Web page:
The City Council wasted no time Thursday in overwhelmingly passing legislation that, if enacted, would mandate New Yorkers citywide to separate food scraps and other organic refuse from the rest of their trash.
But the mandatory program the bills would establish appears to be at odds with Mayor Eric Adams’ own voluntary citywide composting initiative announced earlier this year.
It will, however, be difficult for the mayor to block the council’s program from going through considering the bill passed 43-7 — well above the 35-vote threshold needed to override a mayoral veto. A City Hall spokesperson declined to say whether the mayor would seek to veto the bill.
In addition to organic waste, the council’s program would mandate people separate their yard waste — such as sticks and leaves — as well, according to a release.
The Department of Sanitation (DSNY) is tasked under the bill to develop and manage the mandatory food waste recycling program, set to begin this fall with a rollout in Brooklyn and Queens, followed next spring by the Bronx and Staten Island, and finally Manhattan by fall of 2024.
Should it become law, the legislation would also require the DSNY to conduct outreach and produce materials for educating the public on how to properly separate their organic and yard scraps from the rest of their trash.
The five-bill package that the City Council passed Thursday requires the city to hit a goal of zero organic or recyclable waste entering its landfills by 2030; annually report on those activities,; establish compost drop-off sites across the city; and open recycling centers in each borough.
City Council Speaker Adrienne Adams, in a statement, said the legislation is a “critical step” toward making the Big Apple a more sustainable city as it prepares to deal with the negative impacts of climate change.
“With the passage of the Zero Waste Act, the New York City Council has taken a critical step forward to achieving the sustainable future New Yorkers deserve,” Speaker Adams said. “Through increased access to composting and recycling sites, all New Yorkers will now be able to participate more equitably in our collective goal of diverting all recyclables and organic waste from landfills and incinerators by 2023.”
Council Member Sandy Nurse (D-Brooklyn), who chairs the council’s Sanitation Committee, said the measures are an “act of solidarity” with low income people of color who live near places where waste is typically disposed of.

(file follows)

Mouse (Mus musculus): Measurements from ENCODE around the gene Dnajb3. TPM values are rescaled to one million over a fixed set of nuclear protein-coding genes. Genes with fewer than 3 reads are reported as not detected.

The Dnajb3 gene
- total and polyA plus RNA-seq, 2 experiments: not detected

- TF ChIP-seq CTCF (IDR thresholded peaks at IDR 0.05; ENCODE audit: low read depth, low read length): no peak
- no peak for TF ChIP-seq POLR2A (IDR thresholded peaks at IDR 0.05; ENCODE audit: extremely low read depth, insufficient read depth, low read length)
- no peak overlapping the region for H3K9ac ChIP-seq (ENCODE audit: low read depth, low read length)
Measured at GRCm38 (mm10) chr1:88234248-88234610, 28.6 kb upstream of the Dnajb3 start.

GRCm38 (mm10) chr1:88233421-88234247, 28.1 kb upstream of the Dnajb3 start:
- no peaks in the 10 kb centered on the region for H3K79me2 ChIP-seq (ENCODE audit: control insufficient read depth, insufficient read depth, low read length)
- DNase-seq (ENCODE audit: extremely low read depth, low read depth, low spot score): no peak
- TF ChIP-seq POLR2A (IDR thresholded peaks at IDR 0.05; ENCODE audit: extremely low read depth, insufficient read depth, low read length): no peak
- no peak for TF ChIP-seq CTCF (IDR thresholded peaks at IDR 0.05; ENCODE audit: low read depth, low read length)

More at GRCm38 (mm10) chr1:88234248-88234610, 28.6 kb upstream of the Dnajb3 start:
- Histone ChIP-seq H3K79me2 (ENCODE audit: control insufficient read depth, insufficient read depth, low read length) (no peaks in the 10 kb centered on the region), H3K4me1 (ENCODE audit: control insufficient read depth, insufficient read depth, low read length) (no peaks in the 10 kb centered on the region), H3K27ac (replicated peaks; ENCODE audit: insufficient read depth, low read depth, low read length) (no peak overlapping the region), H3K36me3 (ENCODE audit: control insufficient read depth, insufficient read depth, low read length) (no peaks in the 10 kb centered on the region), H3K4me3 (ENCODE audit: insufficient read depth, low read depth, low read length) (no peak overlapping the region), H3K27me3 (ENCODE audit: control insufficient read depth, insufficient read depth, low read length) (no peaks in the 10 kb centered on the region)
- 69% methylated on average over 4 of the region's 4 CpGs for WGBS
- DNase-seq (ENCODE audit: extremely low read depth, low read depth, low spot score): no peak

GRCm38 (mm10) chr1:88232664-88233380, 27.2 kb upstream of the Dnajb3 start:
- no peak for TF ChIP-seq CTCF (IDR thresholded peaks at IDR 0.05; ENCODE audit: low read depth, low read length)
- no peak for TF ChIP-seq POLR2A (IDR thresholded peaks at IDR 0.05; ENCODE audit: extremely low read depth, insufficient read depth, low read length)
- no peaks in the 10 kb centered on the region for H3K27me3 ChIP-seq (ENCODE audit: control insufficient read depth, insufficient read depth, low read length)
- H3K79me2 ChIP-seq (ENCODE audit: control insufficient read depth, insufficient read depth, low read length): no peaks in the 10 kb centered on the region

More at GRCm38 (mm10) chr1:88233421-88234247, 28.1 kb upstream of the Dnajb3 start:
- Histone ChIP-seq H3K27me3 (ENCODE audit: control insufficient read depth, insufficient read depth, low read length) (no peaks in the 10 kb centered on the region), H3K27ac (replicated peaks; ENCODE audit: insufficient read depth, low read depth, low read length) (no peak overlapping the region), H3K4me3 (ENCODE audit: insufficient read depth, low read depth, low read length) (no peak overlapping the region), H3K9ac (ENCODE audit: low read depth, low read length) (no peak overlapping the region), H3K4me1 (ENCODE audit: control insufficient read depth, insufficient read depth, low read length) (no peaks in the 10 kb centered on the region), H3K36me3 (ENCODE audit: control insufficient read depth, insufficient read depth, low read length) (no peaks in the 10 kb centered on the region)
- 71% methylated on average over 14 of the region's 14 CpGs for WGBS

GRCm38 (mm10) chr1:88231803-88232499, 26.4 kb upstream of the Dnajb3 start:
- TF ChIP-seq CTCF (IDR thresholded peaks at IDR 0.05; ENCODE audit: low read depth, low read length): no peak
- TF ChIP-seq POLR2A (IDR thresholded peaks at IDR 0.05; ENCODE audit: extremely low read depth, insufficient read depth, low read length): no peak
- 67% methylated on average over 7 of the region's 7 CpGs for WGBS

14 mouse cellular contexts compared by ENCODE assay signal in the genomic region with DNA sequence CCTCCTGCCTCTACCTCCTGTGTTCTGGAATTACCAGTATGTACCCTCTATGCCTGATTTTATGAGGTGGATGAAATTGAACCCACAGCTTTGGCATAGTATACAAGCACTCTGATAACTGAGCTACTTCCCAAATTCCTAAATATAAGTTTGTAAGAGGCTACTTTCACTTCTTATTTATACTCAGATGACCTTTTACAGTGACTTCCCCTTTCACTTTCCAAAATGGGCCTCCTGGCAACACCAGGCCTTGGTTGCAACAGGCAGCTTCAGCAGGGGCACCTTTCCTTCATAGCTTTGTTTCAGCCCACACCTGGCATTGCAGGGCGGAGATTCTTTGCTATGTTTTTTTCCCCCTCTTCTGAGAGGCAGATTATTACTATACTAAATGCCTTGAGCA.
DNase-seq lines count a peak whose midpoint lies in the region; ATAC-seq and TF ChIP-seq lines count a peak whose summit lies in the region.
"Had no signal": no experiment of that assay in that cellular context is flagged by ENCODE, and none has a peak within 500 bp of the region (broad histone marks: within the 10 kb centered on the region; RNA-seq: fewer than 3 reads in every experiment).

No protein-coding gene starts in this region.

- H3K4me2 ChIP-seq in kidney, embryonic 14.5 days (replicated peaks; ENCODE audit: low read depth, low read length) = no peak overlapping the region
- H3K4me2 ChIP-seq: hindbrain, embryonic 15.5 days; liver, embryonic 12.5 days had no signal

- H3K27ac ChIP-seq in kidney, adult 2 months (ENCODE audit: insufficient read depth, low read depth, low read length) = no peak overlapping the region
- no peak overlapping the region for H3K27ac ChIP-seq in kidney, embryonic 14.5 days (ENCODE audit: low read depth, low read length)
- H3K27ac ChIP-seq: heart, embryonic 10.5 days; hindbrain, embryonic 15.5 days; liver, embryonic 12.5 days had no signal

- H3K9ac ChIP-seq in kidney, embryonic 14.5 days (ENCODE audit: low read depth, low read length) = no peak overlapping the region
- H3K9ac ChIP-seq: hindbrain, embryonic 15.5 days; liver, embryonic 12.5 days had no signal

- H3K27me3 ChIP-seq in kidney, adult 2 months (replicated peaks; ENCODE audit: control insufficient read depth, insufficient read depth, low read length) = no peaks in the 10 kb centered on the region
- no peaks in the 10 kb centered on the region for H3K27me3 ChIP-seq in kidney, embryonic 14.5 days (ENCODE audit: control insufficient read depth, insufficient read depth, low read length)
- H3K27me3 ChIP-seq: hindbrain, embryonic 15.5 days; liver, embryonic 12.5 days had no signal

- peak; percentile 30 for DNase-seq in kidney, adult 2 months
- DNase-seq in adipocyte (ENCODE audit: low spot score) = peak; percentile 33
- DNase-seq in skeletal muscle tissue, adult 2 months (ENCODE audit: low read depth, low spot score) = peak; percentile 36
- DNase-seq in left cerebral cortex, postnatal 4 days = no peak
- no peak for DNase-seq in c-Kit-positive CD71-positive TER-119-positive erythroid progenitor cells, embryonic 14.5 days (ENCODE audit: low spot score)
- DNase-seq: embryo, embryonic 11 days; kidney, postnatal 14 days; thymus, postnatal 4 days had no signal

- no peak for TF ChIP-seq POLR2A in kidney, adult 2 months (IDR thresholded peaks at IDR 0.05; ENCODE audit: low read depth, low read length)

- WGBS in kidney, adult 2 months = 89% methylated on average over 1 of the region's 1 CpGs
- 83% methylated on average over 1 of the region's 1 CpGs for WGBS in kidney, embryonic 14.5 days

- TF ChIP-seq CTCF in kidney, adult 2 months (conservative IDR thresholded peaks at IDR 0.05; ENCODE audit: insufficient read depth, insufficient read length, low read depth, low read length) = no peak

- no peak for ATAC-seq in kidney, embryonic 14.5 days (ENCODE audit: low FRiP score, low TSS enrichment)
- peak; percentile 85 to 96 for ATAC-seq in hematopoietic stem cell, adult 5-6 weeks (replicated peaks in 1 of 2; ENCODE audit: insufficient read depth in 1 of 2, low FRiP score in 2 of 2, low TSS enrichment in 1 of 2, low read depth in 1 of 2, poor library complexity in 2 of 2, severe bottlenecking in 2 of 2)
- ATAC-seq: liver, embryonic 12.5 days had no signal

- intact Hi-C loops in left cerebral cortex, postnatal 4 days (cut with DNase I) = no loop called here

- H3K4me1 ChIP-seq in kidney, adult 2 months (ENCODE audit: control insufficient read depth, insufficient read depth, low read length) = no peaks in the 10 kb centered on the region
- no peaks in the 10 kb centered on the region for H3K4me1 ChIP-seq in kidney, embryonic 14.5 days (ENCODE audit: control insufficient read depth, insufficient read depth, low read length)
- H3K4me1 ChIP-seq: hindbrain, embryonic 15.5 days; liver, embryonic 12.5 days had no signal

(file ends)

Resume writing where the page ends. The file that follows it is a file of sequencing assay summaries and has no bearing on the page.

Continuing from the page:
“The Zero Waste Act is a major environmental justice victory for New York City and beyond,” Nurse said, in a statement. “These bills are an act of solidarity with predominantly low-income and communities of color living near landfills and incinerators in New York, New Jersey, Pennsylvania – communities that are fighting to protect their land, air, and health – where we send our waste. After fighting for environmental justice for years as a grassroots activist, I’m proud to have led the charge in the Council for this package.”
During the June 8 meeting, Nurse said the package was the most co-sponsored to be passed by the council.
“We have a supermajority on all of the bills,” Nurse said. “Whether or not the administration wants these bills to happen is irrelevant. They’re happening.”
A mayoral spokesperson, in a statement, didn’t weigh in on whether or not the mayor would veto the legislation — promoting instead City Hall’s own composting program.
“This administration took office promising to get compostable material out of the black bags and out of the landfills,” they said. “We designed a program that works for everyone – efficient and cost-effective. We’re expanding it to the entire city, and we’ve moved forward with a rule requiring leaf and yard waste be set out for composting rather than with the trash. We’re doubling down on what works, and appreciate that the City Council shares our commitment to fighting the rats and helping the planet.”